State Dems Dream of Early Caucus

Early Nevada Caucus?
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Nevada! What better state for longshot dreams.
Maybe that's what Democrats had in mind this past weekend when
they recommended that a political caucus in the gambling mecca be
squeezed into the early 2008 presidential nomination calendar.
If the Democratic National Committee, as expected, blesses the
plan next month, the Nevada caucus would fall between the leadoff
Iowa caucuses and the New Hampshire primary. That could give Nevada
a major say in choosing the nominee looking to break the
Republicans' eight-year grip on the White House.
Intense lobbying by Senate Minority Leader Harry Reid, D-Nev.,
helped his state secure the coveted spot, but it was more than slot
machines, sequined showgirls, Celine Dion and Hoover Dam that made
Nevada attractive to national Democrats. Organized labor's strong
presence, a growing Hispanic population, Nevada's battleground
status and campaign dollars enhanced its appeal.
"We're the entertainment capital of the world, so people do
look at us differently," said Democratic state Sen. Maggie
Carlton, who works as a coffee-shop waitress at the Treasure Island
Hotel and Casino on the Las Vegas strip when the legislature is not
in session.
"But when they see all the voting blocs they'll realize we're
not just a tourist destination," said Carlton, a 13-year casino
employee and a shop steward in the 60,000-member culinary union.
Intent on adding diversity to the early voting, Democrats chose
Nevada, a state that is nearly 23 percent Hispanic, 7.5 percent
black, 5.5 percent Asian and 1.4 percent American Indian, according
to the latest Census figures. That compares to Iowa and New
Hampshire, which are both about 95 percent white.
Although Hispanics comprise nearly a quarter of Nevada's
population, they were just 10 percent of the voters in 2004,
according to exit polls. Their preference: Democratic Sen. John
Kerry over President Bush, 60 percent to 39 percent.
Andres Ramirez, a Democratic consultant and Hispanic activist
from Las Vegas, said the caucus will help the party's efforts to
reach all minority groups while an early focus on Western issues
will appeal to more than Democrats.
"Water and energy aren't just Democrats' issues," Ramirez
said. "They affect everybody in our state and around the West."
Bush won the state in 2004 as he did in 2000, but the margin was
close - 2.5 percentage points - enhancing Nevada's reputation as a
burgeoning battleground state. Voter registration between the two
parties is about even, with Republicans up by less than 1 percent.
Early contests can build party strength, and in the case of
Nevada and other battleground Western states, possibly change the
results in the Democrats' favor in 2008.
"We have to figure out how to win in more innovative and
creative and out-of-the-box ways, and Western state wins are
critical to the future of the Democratic Party," said state Sen.
Steven Horsford, a Democratic Party national committeeman who
worked with Reid to get the early caucus.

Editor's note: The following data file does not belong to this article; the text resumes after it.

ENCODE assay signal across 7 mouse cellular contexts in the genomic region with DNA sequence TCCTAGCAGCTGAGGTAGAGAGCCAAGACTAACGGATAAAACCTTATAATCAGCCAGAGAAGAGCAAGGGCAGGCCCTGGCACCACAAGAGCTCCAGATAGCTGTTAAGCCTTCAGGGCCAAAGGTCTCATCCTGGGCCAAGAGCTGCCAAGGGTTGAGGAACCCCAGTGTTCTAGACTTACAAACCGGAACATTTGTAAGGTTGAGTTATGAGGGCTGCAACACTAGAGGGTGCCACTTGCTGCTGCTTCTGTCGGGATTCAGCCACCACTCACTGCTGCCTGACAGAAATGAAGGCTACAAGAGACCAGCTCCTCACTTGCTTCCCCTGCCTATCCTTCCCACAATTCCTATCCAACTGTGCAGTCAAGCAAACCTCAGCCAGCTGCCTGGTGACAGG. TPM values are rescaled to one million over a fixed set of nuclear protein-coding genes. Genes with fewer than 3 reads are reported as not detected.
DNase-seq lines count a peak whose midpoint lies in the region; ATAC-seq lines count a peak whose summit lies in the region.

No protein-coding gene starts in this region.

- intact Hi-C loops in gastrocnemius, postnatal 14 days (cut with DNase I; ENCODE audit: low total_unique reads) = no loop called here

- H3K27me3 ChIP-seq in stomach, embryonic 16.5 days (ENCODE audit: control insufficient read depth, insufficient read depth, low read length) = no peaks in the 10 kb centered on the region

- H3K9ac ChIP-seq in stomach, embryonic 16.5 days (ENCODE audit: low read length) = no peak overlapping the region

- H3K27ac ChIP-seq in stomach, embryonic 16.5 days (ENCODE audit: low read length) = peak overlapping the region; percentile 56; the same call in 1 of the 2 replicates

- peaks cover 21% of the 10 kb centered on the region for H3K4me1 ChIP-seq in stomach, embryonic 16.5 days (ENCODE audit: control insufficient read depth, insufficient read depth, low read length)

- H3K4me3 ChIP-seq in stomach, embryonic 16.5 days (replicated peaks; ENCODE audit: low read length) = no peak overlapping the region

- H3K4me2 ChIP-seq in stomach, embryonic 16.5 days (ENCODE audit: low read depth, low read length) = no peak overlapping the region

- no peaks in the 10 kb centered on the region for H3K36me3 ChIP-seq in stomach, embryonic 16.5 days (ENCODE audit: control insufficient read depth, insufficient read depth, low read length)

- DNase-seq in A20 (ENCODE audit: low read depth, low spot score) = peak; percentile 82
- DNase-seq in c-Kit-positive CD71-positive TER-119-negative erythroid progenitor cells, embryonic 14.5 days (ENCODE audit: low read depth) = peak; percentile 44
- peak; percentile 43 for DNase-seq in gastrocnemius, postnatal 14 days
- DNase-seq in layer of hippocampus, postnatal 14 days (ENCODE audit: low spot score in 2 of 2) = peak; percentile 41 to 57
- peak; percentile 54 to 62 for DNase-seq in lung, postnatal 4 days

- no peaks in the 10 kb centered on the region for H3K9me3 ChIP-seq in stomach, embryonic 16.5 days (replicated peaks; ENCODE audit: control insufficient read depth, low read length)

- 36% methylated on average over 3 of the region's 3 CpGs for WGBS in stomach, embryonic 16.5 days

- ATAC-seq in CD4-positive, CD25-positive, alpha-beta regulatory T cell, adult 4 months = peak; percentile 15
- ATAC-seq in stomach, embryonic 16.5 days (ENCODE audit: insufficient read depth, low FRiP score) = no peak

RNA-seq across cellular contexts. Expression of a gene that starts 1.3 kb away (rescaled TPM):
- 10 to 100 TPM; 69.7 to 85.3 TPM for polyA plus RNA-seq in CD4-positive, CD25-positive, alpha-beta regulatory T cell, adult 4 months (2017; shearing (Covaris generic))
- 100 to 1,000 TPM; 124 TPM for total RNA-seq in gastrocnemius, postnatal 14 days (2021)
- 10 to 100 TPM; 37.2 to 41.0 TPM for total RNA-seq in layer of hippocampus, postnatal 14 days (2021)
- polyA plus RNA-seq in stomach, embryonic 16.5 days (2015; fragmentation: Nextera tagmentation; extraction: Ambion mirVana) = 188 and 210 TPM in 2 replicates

Although Nevada is a right-to-work state, meaning employees
don't have to join unions, organized labor made recruiting in Las
Vegas a do-or-die fight in the 1990s, signing up hotel and casino
service workers.
It paid off with 145,000 union members, some 13.8 percent of the
workforce, according to the Bureau of Labor Statistics. Nevada
ranks among the Western states with the highest percentages of
union membership.
In 2004, union households chose Kerry over Bush, 56-42 percent,
and favored Al Gore over Bush, 51-43 percent, in 2000, according to
exit polls.
Nevadans, who gave $15.4 million in contributions during the
2004 election cycle, are political high rollers, donating at a rate
of $7 per capita. That puts them in the same ranks as Californians,
higher than Texans, but not quite in the range of New Yorkers. Like
Texans, more than 60 percent of Nevadans contributed to
As a total, however, the state ranked 30th in the nation,
according to data compiled by the Center for Responsive Politics.
Las Vegas accounted for $12.3 million in contributions, placing it
34th among metropolitan areas.
Donna Brazile, a longtime Democratic strategist and a member of
the Democrats' rules and bylaws committee that selected Nevada,
said the early caucus is new territory for the state.
"Nevada can pay for their caucuses, unlike Iowa which must
raise money from the candidates," Brazile said. "So I hope this
will alter some of the dynamics, but the candidates will have to
work closely with labor, local activists and especially in the
rural areas to get their message out."
In 2004, the presidential caucus in Las Vegas was held on a high
school football field. In 2008, Democrats could hold caucuses at
the casinos. That image is a sharp contrast from gatherings in Des
Moines, Iowa, or Portsmouth, N.H., where party activists have been
known to spend weeks studying candidates' issues papers.
From cities that sleep to one that never does - Las Vegas in
Clark County, home to two-thirds of Nevada's voters.
"There's no question that Nevada is a very intriguing state,
especially to Easterners," said Billy Vassiliadis, a longtime
Democratic strategist. "But that's a positive, not a negative. We
get added value from that national intrigue."
The prospect of a media horde for the caucus will be a sober
reminder to any campaign: Don't count on "What happens in Vegas,
stays in Vegas."